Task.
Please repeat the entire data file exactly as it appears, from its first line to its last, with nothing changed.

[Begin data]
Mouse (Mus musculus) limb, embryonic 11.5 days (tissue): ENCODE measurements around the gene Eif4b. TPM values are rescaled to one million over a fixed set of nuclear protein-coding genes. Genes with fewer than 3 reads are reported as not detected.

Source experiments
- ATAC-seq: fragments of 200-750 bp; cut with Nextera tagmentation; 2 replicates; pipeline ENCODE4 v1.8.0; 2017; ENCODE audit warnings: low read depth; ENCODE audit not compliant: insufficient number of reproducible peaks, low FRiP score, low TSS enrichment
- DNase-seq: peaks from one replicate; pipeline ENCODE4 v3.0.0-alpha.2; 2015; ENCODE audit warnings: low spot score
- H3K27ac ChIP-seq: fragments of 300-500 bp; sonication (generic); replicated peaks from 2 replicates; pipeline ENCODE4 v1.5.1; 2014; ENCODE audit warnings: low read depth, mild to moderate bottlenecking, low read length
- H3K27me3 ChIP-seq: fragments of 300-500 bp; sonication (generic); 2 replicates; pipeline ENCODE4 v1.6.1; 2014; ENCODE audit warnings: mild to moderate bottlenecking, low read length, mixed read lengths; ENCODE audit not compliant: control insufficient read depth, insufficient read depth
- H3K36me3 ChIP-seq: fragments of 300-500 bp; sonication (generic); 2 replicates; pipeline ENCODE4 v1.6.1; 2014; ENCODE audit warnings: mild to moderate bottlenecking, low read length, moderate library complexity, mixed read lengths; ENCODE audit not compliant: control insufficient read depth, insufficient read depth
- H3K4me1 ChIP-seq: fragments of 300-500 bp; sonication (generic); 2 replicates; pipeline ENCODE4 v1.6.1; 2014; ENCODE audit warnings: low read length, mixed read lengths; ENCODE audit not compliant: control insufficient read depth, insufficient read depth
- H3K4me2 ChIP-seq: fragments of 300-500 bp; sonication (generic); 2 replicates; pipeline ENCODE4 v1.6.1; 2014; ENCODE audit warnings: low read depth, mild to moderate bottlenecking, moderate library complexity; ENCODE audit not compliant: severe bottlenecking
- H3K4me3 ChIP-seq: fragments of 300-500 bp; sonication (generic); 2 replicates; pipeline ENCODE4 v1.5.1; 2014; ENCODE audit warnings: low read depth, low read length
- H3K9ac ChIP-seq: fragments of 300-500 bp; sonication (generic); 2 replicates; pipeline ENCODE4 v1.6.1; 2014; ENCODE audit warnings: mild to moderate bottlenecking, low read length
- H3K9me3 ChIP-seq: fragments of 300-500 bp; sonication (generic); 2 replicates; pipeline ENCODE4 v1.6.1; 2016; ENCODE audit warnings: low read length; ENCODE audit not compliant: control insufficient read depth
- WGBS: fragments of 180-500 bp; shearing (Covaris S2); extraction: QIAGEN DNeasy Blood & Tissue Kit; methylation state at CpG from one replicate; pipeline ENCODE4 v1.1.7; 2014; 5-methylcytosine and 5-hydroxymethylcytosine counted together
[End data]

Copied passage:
Mouse (Mus musculus) limb, embryonic 11.5 days (tissue): ENCODE measurements around the gene Eif4b. TPM values are rescaled to one million over a fixed set of nuclear protein-coding genes. Genes with fewer than 3 reads are reported as not detected.

Source experiments
- ATAC-seq: fragments of 200-750 bp; cut with Nextera tagmentation; 2 replicates; pipeline ENCODE4 v1.8.0; 2017; ENCODE audit warnings: low read depth; ENCODE audit not compliant: insufficient number of reproducible peaks, low FRiP score, low TSS enrichment
- DNase-seq: peaks from one replicate; pipeline ENCODE4 v3.0.0-alpha.2; 2015; ENCODE audit warnings: low spot score
- H3K27ac ChIP-seq: fragments of 300-500 bp; sonication (generic); replicated peaks from 2 replicates; pipeline ENCODE4 v1.5.1; 2014; ENCODE audit warnings: low read depth, mild to moderate bottlenecking, low read length
- H3K27me3 ChIP-seq: fragments of 300-500 bp; sonication (generic); 2 replicates; pipeline ENCODE4 v1.6.1; 2014; ENCODE audit warnings: mild to moderate bottlenecking, low read length, mixed read lengths; ENCODE audit not compliant: control insufficient read depth, insufficient read depth
- H3K36me3 ChIP-seq: fragments of 300-500 bp; sonication (generic); 2 replicates; pipeline ENCODE4 v1.6.1; 2014; ENCODE audit warnings: mild to moderate bottlenecking, low read length, moderate library complexity, mixed read lengths; ENCODE audit not compliant: control insufficient read depth, insufficient read depth
- H3K4me1 ChIP-seq: fragments of 300-500 bp; sonication (generic); 2 replicates; pipeline ENCODE4 v1.6.1; 2014; ENCODE audit warnings: low read length, mixed read lengths; ENCODE audit not compliant: control insufficient read depth, insufficient read depth
- H3K4me2 ChIP-seq: fragments of 300-500 bp; sonication (generic); 2 replicates; pipeline ENCODE4 v1.6.1; 2014; ENCODE audit warnings: low read depth, mild to moderate bottlenecking, moderate library complexity; ENCODE audit not compliant: severe bottlenecking
- H3K4me3 ChIP-seq: fragments of 300-500 bp; sonication (generic); 2 replicates; pipeline ENCODE4 v1.5.1; 2014; ENCODE audit warnings: low read depth, low read length
- H3K9ac ChIP-seq: fragments of 300-500 bp; sonication (generic); 2 replicates; pipeline ENCODE4 v1.6.1; 2014; ENCODE audit warnings: mild to moderate bottlenecking, low read length
- H3K9me3 ChIP-seq: fragments of 300-500 bp; sonication (generic); 2 replicates; pipeline ENCODE4 v1.6.1; 2016; ENCODE audit warnings: low read length; ENCODE audit not compliant: control insufficient read depth
- WGBS: fragments of 180-500 bp; shearing (Covaris S2); extraction: QIAGEN DNeasy Blood & Tissue Kit; methylation state at CpG from one replicate; pipeline ENCODE4 v1.1.7; 2014; 5-methylcytosine and 5-hydroxymethylcytosine counted together